Let the madness begin!
|By JENNI SEBORA|
It’s March madness in my home again, which means all three of my children have birthdays within two weeks of each other (and my and my twin’s birthday is thrown in there, too, not to mention other family members’ birthdays).
It’s birthday cakes, decorations, parties, and games, in what seems like nonstop mode at this time of year.
I love birthdays and what they mean for each person. It makes you stop, and really focus and give attention to the special birthday beholder. Birthdays are wonderful opportunities to share special feelings and rekindle memories shared with that special birthday person.
On the days of our children’s birthdays, it has become a tradition to videotape the birthday child waking up and then ask him or her what it feels like to be the new age bestowed upon him or her. We also discuss on each child’s birthday how that child came into the world, what time they were born, what they looked like when they were born, and what we felt like when they came into the world.
I’d like to, once again, share some birthday activity and game ideas that we have used at my children’s parties, or will use in the near future. These ideas certainly could be played and used at other times, as well (anytime you have a group of children together and you’d like some relatively organized play activities to keep everyone active).
Some of these ideas I discovered from Meadowbrook Press. Some activities can be used inside, as well as outside you can decide how brave you are!
In Beach Ball Shuffle, divide players into two teams and place two chairs about 10 yards away from the starting line. Say “Go,” and the first players place beach balls between their legs and shuffle to the chairs and back without dropping the balls. If they do drop the balls, they start over. They then pass the balls to the next players until everyone has had a turn.
Using a ball once again, have guests sit in a circle and have them roll the ball to one another while telling a story. You could start the story with, “There once was a ball . . . ” or whatever theme you choose (children can get pretty silly adding on to the story). The next person to touch the ball must continue the story, until everyone has had a turn and someone ends the story.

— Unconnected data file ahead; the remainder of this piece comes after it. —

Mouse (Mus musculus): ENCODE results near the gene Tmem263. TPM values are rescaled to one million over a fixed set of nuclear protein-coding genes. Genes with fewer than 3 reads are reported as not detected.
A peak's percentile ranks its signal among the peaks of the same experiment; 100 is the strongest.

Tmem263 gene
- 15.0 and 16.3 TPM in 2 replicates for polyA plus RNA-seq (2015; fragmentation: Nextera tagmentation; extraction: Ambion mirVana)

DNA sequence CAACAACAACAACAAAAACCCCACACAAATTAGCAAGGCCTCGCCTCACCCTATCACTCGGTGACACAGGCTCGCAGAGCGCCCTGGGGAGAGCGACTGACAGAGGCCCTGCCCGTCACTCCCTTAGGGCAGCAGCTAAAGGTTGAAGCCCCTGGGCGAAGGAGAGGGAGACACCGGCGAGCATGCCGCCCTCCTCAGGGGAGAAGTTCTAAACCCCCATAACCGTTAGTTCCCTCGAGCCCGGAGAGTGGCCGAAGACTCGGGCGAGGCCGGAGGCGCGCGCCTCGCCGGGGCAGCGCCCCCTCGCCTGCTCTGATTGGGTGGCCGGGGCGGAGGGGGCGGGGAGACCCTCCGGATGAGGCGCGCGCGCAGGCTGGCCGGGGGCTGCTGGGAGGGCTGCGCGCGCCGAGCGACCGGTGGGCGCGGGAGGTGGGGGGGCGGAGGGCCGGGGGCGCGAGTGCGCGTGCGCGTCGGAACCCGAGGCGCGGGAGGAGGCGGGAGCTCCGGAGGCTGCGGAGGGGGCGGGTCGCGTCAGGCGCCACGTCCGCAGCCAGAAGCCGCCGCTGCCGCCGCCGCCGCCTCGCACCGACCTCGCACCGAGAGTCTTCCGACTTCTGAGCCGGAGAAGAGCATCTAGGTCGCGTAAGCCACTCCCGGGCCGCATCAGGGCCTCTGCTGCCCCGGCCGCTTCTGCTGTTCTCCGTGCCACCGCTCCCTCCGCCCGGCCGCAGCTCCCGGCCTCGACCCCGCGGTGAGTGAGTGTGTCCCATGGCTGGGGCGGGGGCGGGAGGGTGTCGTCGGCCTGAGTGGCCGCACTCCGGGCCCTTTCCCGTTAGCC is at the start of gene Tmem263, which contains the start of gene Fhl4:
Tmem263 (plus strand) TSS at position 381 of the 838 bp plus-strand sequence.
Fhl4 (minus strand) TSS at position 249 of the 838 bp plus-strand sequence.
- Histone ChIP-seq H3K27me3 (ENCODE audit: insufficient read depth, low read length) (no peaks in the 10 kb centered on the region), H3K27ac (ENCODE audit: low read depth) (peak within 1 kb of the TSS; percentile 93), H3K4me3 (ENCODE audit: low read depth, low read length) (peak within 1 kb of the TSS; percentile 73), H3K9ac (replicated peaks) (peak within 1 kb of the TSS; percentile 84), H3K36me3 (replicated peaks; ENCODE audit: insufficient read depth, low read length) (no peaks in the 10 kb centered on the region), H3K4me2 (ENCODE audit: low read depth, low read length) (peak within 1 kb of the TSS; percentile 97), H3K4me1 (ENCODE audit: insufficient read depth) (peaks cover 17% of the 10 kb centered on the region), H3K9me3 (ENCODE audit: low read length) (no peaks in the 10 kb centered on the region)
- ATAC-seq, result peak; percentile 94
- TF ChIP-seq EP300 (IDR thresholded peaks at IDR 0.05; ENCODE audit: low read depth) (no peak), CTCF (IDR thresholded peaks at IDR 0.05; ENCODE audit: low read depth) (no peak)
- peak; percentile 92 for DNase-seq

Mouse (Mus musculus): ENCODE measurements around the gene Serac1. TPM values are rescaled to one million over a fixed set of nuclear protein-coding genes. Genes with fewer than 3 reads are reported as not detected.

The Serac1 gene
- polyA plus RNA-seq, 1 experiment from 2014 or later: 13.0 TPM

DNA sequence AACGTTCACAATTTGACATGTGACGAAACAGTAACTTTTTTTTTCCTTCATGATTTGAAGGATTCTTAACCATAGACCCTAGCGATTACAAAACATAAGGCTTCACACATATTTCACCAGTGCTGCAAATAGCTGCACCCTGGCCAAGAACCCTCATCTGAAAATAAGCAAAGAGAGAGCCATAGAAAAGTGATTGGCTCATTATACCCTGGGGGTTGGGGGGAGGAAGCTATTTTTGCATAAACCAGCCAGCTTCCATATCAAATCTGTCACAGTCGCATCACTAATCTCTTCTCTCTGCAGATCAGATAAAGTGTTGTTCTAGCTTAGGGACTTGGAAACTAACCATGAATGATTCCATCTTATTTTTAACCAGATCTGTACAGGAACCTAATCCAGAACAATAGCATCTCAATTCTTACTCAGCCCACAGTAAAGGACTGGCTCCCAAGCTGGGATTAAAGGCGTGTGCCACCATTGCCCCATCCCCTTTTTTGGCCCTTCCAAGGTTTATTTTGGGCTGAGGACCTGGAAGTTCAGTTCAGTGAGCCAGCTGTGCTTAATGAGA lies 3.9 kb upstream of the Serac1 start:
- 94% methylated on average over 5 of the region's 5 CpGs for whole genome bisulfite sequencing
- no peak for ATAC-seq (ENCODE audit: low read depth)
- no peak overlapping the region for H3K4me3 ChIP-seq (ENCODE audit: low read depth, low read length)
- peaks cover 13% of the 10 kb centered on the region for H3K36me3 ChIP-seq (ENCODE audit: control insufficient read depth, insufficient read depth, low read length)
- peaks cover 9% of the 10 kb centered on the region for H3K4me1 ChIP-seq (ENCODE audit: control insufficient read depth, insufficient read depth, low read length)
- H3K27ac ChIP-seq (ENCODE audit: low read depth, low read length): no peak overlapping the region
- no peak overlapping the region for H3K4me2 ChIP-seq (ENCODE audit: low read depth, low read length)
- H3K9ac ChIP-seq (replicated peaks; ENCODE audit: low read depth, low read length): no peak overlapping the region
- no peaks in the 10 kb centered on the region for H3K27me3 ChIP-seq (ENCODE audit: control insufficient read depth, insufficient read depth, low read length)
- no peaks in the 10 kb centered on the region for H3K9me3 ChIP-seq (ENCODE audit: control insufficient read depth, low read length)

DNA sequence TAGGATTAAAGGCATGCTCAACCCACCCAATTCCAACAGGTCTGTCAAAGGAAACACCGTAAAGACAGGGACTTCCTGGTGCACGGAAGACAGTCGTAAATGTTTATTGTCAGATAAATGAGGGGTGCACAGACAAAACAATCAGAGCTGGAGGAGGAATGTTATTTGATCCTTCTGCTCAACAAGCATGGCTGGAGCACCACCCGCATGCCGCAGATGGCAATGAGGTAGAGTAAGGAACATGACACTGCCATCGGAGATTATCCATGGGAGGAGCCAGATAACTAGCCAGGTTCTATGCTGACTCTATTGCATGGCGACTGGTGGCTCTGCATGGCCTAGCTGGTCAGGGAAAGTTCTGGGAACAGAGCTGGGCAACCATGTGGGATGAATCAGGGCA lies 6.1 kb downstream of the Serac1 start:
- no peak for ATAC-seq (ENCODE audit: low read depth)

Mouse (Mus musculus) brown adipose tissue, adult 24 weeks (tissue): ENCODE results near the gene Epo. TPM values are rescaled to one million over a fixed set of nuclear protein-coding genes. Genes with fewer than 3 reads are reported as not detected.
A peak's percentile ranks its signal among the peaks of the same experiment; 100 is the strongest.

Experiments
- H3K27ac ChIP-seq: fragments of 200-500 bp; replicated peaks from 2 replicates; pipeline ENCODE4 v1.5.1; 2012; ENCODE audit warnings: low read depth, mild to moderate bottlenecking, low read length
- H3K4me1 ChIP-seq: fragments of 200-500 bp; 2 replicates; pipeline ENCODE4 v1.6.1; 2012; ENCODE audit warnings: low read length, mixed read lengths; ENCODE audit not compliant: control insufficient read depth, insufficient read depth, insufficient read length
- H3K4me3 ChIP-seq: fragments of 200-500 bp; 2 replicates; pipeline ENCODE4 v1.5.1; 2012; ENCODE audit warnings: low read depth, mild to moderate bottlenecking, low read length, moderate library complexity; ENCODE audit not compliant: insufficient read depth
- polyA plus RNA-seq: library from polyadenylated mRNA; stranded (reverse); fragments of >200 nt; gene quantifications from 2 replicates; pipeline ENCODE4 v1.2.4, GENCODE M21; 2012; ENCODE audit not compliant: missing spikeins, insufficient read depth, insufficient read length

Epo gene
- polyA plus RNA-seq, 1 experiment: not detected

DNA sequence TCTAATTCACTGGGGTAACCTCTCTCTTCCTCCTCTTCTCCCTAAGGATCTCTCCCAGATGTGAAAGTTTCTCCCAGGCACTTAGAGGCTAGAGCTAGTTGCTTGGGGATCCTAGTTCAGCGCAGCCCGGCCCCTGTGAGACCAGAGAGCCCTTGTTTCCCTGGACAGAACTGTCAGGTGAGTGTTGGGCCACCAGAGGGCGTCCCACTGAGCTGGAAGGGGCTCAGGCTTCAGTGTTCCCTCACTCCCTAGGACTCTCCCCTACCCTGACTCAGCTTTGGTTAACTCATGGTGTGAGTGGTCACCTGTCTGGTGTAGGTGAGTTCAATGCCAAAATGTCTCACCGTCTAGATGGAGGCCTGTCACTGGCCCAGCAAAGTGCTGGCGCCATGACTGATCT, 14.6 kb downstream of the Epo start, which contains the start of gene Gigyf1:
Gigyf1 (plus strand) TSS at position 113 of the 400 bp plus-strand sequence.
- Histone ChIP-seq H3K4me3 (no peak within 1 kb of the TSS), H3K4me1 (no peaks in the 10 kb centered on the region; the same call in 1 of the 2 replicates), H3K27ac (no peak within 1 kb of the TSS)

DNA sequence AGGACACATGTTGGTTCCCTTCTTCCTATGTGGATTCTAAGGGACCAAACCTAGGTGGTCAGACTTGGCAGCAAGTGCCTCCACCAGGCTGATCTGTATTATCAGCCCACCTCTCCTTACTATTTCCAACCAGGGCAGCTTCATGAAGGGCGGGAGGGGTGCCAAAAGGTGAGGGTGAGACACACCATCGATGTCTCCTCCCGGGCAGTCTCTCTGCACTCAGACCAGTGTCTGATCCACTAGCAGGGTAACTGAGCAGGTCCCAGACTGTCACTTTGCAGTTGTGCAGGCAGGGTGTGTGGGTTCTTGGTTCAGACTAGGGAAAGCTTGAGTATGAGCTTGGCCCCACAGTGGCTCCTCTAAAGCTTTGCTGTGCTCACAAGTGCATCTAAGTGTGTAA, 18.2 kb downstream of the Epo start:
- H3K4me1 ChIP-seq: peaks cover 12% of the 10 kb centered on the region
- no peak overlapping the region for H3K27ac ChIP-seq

Here’s another story idea. Assign one action word from a favorite story to each player. Sit in a circle and have someone read the story to the group. Each time the players hear their words read, they should get up and act them out.
Children enjoy trivia games, so you could create your own trivia contest. Make up some questions and answers about different movies or cartoons. Give guests paper and pencil, and have them write down their answers as you read the questions. When all the questions have been asked, review the questions and have the players share their answers. If you want to make it into a contest, the guests with the most correct answers win.
Many times at parties, birthday favors are also given to the guests. If you have different party favors or guest gifts (pencils, cards, play dough, match box cars, small stationary, etc.), you could play “pass the presents” game. Seat players in a circle and give each a present. When the music plays, have them pass the presents around the circle as fast as possible without dropping them (kids love anything involving music and changes in speed and direction). When the music stops, the guests may unwrap the gifts (if wrapped), or just keep the gift they have in their hands when the music stops.
Of course, children love to play with water at any age, so here are a couple of games to fit that fancy. Place a small drinking cup in a pail and fill both with water. Give each player three pennies, rocks, marbles, etc., and have each player take a turn kneeling over the back of a chair and trying to drop the small items into the glass.
Water balloons are always popular. Divide children up into pairs, with a water balloon given to each pair. Have the partners toss the balloons back and forth with the object being to try and keep the water balloon intact. Each time partners successfully catch the balloon, have them move back one foot.
Silly races are always fun, too. Dividing children into two teams, have each player push a peanut with his or her nose from one end of the room to the next, where the next teammate waits to take his or her turn to push the peanut.
Passing the orange under the chin from one teammate to the next is always a fun challenge, or try walking from one end of the room to the next with a book on top of the head (add some variety and have the children walk backwards with the book on their head, etc.).
“An aware parent loves all children he or she meets and interacts with for you are a caretaker for those moments in time.”
A Parenting Manual